We’ve seen Facebook make plays in the past to turn their site into an all-inclusive web portal where you essentially never have to leave their site to access/find anything on the web (a la AOL in the 90s). But, I’m really just not buying that as a possibility or reality. The web is too big and too open for anyone to live their life inside the Facebook bubble.

    Obviously, that’s my opinion. I’m interested to hear what other people think about it — and if I have the right idea of their bigger vision.

    To your point though, yes, they obviously have web traffic, but how many people will actually use the graph search in the way that Facebook expects them to, i.e., for discovering businesses, etc (see my argument above)?

  • Tyler Hakes

    I think the vision is bigger than that, though.

    It’s not just about finding people, but finding how people interact with things. e.g., how many of my friends like this business? Or, what are some bands that my friends like? (see the Graph demo page).

    As I said below in my response to Aaron, I’m just not buying this as a viable or useful product that will catch on. We know from looking at Facebook’s moves in the past that they want to work as essentially a captive portal for web traffic. Facebook *IS* your way to connect with everything on the entire Internet, in their ideal world. But, we live in an age of the open net, and I don’t think people will by and large jump onto that boat.

    Thoughts? I’m not proclaiming to be an expert here. But, these are my observations and thoughts from what I know. (For the record, I don’t have Graph search).

  • Aaron Friedman

    I was too actually. I expect that this will evolve. Thanks for reading! :)

  • Szilard Butta

    Thank you for this awesome article.
    There are tons of SEO/Marketing questions that come into my mind right now, regarding the “revolutionary facebook search engine”. But I also like to think non-professional sometimes, like a “civilian”. With this whole fuss about social being connected to search, both on Google and Facebook-Bing side… does this mean our society is heading towards a direction where we will never discover something new by ourselves, we will never take the “risk” to check out a new restaurant or dentist, unless our friends “approved it”? If I am hesitating between a trip to Portugal vs Spain, and 3 friends of mine were in Spain – shared it, liked it, posted it, tagged it – but none of them in Portugal and not even their friends that I am not connected with, does that mean Portugal stands no chance in coming up in search results for: “portugal or spain fun vacation”?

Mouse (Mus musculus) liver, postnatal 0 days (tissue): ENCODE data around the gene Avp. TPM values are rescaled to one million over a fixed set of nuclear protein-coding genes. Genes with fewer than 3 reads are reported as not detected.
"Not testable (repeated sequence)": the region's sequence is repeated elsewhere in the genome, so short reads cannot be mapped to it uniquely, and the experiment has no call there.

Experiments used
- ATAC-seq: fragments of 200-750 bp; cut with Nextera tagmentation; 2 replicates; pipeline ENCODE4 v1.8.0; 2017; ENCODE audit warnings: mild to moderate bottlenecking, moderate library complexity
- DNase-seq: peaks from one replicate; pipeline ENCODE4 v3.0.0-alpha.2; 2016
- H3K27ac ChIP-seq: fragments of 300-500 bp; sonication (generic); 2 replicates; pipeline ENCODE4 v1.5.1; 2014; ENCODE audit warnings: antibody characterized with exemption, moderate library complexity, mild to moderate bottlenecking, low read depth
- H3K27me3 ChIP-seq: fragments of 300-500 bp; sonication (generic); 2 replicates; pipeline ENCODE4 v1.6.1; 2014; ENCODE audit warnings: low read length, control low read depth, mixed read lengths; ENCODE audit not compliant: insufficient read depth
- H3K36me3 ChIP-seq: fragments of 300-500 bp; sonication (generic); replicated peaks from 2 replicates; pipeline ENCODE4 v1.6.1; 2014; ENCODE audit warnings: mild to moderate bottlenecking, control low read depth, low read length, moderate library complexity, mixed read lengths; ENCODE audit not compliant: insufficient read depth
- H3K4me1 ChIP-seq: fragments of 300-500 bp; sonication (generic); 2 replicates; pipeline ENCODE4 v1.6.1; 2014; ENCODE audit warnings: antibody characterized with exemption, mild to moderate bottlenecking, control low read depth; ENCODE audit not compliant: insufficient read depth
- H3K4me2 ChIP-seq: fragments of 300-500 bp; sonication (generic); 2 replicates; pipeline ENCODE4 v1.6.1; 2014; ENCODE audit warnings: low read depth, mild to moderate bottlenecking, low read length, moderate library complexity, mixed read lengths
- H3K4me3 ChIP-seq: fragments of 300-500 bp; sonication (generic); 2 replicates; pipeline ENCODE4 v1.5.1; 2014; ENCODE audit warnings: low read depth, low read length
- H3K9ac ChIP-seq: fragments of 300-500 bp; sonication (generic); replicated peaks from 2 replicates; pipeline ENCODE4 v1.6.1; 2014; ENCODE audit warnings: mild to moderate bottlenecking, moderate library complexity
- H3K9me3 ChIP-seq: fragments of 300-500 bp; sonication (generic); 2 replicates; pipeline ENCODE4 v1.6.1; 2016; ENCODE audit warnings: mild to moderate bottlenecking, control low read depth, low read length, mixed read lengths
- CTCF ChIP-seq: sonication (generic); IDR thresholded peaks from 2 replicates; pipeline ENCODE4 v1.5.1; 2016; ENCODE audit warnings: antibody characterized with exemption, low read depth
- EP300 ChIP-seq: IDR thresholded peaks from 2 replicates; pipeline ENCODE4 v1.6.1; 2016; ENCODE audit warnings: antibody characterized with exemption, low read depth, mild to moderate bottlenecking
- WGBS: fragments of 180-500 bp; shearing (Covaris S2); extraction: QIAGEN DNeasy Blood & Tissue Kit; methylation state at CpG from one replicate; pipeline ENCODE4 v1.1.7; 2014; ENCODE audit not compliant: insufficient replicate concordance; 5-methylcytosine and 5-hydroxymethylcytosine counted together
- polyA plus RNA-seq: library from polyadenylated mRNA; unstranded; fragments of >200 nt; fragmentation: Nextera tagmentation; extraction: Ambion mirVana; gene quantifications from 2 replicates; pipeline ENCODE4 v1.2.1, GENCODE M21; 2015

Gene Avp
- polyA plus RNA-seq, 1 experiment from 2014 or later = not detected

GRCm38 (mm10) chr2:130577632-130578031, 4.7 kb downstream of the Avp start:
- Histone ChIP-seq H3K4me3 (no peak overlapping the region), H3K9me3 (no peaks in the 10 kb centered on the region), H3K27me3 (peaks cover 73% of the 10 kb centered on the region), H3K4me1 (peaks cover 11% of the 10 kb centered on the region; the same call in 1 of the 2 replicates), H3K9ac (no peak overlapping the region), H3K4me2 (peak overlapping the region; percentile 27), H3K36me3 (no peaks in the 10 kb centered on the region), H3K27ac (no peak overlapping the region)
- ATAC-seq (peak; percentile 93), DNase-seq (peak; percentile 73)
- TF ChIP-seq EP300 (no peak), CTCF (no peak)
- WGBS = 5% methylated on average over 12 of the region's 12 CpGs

Getting to your nr.4, after the big, official, worldwide, open-for-everyone launch that is going to happen somewhere in the foggy future, Graph Search will be at a state Google was back in ~2000. They will have to “dance”, update, hot-fix, have a Facebook version of Matt Cutts and his team in order for us to be allowed to even mention Graph Search as a danger to Google Search. And that is at least 5-6 years during which a now 12 year old prodigy could grow up and come up with something so new none of us can even fathom about right now.

  • Jerry Nordstrom

    I think there are a great number of people like myself that simply do not want to have my social network influence the results of my searches. The flaw I see in holistic search results is the assumption that just because I am socially connected to somebody I would want to have their preferences, comments, or endorsements influence my search results. I don’t, or at least I want the obvious choice to turn it off and that is what Google does very well by offering the “Hide personal Results” toggle.

    This is may be off on a tangent, but I feel relevant to the future of the social graph. I have a hope that consumers will one day wake up and demand that they must own their digital identities. Ownership and use of my “public data” is already being exploited in every way possible. The model for modern social sites like Facebook and Google is to offer its users “free services” in exchange for collecting and using their personal digital profile in any way they wish. I don’t blame companies for doing so as it has resulted in fabulous profits, but the end game is not clear to the users, they are not aware of what they are giving away.

    At one point in time your digital profile will be so complete it will be used for much more than useful searches, it will be (and is being) used by employers, lenders, schools, political orgs, The Government, marketers etc to make decisions that have a deep impact on YOU in the physical world. Yet – You have no access to this data? You have no control over this data? You have no understanding of who has it and how its being shared or used? If you have no control over the complete digital you what form of “free society” do you live in?

    If consumers (or perhaps legislating bodies) make a stand and demand individuals have control over their digital identities and that online businesses must offer a clear opt-in option as to what data belongs to the individual and which belongs to the company, then models such a Facebook may quickly fall apart.